More relevant to the question is whether the new kinds of work that innovation makes possible can be handled if people do not have the skills needed for that work.  The need for training is obvious, but my focus was on the need for life-long learning for the adults, rather than the usual investment in K-16 educational institutions.  In building a platform for lifelong learning, local governments can draw upon the numerous online resources for learning.  Indeed, the local public libraries should be given the task of organizing and making sense of all of these online learning opportunities.

Another, little discussed part of the employment picture is the relative inefficiency of the labor market itself.  I suggested that, at least for their own metro areas, these local leaders use or enhance some of the new software that better matches the talents and temperament of their residents to the needs of the economy.

Any discussion of innovation and jobs also needs to provide the big picture, the context of what is happening.  So I briefly summarized my work on the future-oriented economy, with its twin trends of (1) a more service-oriented and digital (intangible) work and (2) ever increasing high quality visual communication over the Internet that enhances collaboration among people across the globe.

Among the several implications of these trends is that the nature of work itself is changing.  People will still have lots to do, but they will not necessarily be making a living in a traditional 9-5 job at a fixed work location.

Innovation is one word with two forms.  One, that Clayton Christensen called “sustaining innovation” is the kind of innovation that does increase productivity so that fewer people are needed to do the work – in other words, jobs decrease.  The other is what he calls “disruptive innovation”, which can lead to the growth of new industries and companies providing greater income for everyone associated with that growth.  Clearly, it is this second kind of innovation that public officials need to encourage.

In an excerpt from Steven Johnson’s TED talk on “Where Good Ideas Come From”, the audience was reminded that “chance favors the connected mind” and innovation is really a network phenomenon.  This is reflected, as well, in the open innovation movement among many corporations and even the US Government.

To accelerate disruptive innovation and the economic opportunities it can generate, local governments need to connect their residents to the global economy, global flow of new ideas and new services.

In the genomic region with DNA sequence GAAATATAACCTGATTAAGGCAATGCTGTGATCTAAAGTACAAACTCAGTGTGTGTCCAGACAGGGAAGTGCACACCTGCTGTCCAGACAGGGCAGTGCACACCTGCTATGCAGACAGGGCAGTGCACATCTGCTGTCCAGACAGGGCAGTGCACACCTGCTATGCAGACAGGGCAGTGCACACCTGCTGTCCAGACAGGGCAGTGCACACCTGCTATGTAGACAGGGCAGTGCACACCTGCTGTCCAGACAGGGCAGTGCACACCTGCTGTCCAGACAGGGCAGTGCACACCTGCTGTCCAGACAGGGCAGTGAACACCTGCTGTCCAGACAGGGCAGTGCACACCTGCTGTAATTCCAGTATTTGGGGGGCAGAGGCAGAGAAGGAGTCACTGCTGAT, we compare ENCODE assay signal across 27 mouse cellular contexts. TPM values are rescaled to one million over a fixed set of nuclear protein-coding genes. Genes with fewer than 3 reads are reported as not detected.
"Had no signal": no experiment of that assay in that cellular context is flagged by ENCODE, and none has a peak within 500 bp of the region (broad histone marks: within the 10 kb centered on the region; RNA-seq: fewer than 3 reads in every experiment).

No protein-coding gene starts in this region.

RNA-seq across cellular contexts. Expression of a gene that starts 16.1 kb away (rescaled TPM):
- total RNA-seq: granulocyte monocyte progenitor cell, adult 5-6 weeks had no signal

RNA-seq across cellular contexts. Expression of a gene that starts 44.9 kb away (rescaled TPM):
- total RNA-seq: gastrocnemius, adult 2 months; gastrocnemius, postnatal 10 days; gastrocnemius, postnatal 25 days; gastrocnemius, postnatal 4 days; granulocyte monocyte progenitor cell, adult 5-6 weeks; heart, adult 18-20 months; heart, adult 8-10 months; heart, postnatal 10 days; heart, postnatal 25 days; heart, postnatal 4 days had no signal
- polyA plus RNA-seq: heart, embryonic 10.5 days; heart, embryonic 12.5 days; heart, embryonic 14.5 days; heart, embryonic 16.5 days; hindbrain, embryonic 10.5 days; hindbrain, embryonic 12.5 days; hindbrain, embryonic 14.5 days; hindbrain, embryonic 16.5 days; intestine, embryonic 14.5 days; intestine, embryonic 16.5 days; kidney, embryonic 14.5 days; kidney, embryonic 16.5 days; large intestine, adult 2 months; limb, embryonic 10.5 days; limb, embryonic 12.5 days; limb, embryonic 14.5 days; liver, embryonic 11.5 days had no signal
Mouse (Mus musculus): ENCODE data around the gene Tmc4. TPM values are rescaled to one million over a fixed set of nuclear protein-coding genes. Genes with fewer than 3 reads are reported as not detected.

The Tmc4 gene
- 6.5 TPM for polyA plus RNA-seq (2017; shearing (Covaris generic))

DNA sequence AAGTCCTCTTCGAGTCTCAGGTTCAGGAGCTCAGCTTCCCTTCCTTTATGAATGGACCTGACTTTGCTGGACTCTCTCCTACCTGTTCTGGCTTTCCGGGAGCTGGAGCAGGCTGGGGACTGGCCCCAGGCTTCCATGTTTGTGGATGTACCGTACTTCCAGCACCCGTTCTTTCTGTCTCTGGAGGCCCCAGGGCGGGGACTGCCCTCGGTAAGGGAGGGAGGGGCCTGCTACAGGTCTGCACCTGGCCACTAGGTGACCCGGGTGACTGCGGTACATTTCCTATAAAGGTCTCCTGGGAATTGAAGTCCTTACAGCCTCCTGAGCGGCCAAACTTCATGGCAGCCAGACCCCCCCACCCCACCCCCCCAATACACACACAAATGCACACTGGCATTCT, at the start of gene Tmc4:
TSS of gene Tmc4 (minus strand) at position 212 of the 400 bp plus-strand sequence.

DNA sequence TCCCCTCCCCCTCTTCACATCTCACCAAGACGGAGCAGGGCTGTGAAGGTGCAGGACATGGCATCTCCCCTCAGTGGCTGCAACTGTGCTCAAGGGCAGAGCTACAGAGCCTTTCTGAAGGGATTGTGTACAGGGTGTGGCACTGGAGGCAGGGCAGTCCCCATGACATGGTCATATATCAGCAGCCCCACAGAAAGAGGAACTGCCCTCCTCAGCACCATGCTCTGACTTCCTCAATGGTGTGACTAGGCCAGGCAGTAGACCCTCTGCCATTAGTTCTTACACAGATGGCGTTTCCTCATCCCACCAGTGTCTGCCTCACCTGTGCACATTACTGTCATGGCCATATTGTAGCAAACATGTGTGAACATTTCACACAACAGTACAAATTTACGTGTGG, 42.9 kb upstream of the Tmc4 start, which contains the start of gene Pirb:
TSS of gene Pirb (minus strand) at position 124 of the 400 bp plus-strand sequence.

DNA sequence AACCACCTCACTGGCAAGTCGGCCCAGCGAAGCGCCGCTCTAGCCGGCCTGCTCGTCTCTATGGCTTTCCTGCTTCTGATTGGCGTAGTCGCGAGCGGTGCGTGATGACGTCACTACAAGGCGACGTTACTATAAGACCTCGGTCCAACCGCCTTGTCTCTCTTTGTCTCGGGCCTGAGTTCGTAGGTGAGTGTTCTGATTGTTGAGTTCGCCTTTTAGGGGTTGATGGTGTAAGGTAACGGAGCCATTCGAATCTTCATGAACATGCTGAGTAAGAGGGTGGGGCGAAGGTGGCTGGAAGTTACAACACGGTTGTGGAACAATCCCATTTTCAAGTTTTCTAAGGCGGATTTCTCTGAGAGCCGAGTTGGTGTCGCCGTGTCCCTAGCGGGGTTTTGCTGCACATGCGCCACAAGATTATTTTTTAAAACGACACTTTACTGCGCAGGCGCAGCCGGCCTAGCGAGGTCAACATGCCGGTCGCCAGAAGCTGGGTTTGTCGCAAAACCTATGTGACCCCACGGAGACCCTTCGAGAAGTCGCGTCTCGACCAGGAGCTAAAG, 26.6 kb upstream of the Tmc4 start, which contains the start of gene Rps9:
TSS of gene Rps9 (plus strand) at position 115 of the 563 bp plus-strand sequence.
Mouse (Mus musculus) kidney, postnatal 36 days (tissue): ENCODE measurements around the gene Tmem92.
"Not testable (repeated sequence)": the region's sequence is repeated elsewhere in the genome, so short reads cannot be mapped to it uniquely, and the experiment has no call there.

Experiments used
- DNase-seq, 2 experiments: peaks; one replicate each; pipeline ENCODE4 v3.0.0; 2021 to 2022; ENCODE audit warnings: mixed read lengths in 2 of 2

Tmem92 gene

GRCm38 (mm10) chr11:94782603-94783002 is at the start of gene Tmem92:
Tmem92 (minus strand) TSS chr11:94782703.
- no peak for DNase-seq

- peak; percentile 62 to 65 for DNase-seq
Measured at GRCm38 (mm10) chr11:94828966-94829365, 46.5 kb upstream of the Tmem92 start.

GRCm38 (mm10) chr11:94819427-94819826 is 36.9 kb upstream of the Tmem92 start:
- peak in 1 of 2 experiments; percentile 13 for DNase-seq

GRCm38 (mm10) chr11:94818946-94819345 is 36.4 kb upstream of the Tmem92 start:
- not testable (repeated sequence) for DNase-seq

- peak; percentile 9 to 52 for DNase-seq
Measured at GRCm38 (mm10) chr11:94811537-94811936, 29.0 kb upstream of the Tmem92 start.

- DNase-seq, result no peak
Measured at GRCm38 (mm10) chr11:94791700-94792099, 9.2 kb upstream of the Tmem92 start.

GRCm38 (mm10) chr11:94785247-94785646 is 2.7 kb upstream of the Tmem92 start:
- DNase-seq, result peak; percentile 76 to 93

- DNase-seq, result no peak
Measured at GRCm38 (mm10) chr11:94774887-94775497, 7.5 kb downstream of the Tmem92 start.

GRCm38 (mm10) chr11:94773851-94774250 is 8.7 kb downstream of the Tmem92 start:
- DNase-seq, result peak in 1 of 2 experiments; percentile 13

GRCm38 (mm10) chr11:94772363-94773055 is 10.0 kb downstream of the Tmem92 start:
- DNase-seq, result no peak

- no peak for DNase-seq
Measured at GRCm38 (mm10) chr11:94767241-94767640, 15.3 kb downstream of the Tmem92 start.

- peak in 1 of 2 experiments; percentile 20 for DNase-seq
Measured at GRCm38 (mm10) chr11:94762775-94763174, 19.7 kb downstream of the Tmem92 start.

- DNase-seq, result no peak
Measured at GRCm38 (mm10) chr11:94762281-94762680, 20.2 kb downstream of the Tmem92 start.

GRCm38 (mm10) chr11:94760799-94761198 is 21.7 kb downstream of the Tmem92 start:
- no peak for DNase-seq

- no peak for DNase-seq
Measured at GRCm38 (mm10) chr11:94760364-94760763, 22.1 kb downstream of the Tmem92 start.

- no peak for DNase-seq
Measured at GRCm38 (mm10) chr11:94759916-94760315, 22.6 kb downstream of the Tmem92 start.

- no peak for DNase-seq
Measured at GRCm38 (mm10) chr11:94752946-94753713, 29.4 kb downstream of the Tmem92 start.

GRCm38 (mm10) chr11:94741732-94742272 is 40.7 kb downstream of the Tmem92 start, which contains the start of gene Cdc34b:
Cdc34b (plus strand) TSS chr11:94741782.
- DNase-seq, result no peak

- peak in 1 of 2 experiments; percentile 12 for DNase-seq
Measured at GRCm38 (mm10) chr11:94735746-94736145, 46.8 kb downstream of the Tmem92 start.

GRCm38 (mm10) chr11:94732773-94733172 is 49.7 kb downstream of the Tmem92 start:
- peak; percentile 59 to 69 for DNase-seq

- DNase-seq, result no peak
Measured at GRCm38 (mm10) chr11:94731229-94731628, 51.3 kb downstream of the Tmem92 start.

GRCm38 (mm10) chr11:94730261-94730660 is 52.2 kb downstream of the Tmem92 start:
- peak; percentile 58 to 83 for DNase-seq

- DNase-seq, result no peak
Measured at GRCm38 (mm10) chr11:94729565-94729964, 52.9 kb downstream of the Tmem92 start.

Successful innovation also requires a supportive culture, including accepting the failures that are part of innovation and experiment.  Failure is something that many public officials feel comes with a high price, although the historic success of public sector innovators tells a different story.  And, of course, the best path for disruptive innovation is not huge projects that require huge investments, but many smaller experiments.  As the saying in Silicon Valley goes: “fail early and fast” to maximize learning from the experience. 

For their part, public officials can help build a local culture of innovation by using government itself as a model of innovation.  They can even use the experience of being in their city as a continual reminder and inspiration for innovation.  I gave some examples of simple, not very costly ways of taking even the less beautiful parts of a city and turning them into exciting, artistic lessons on innovation.

Finally, using the 19th century example of the reaction of different cities to the railroads, I noted that they should not just wait to see what happens with technological innovation.  Their decision to lead innovation or not to decide will have long-term consequences.

© 2013 Norman Jacknis

[http://njacknis.tumblr.com/post/52788966705/does-innovation-destroy-or-create-jobs]

Are Jobs Disappearing?

There have been articles and much discussion over the last year or so about how the economic recovery and more generally technological innovation have not generated many jobs.  Indeed it looks like technology is enhancing productivity to the detriment of job creation.

Erik Brynjolfsson and Andrew McAfee, both of MIT, wrote a somewhat scholarly op-ed article in the NY Times several months ago that noted the traditional increases in jobs and income that have followed productivity increases no longer seem to be happening.  See “Jobs, Productivity and the Great Decoupling”.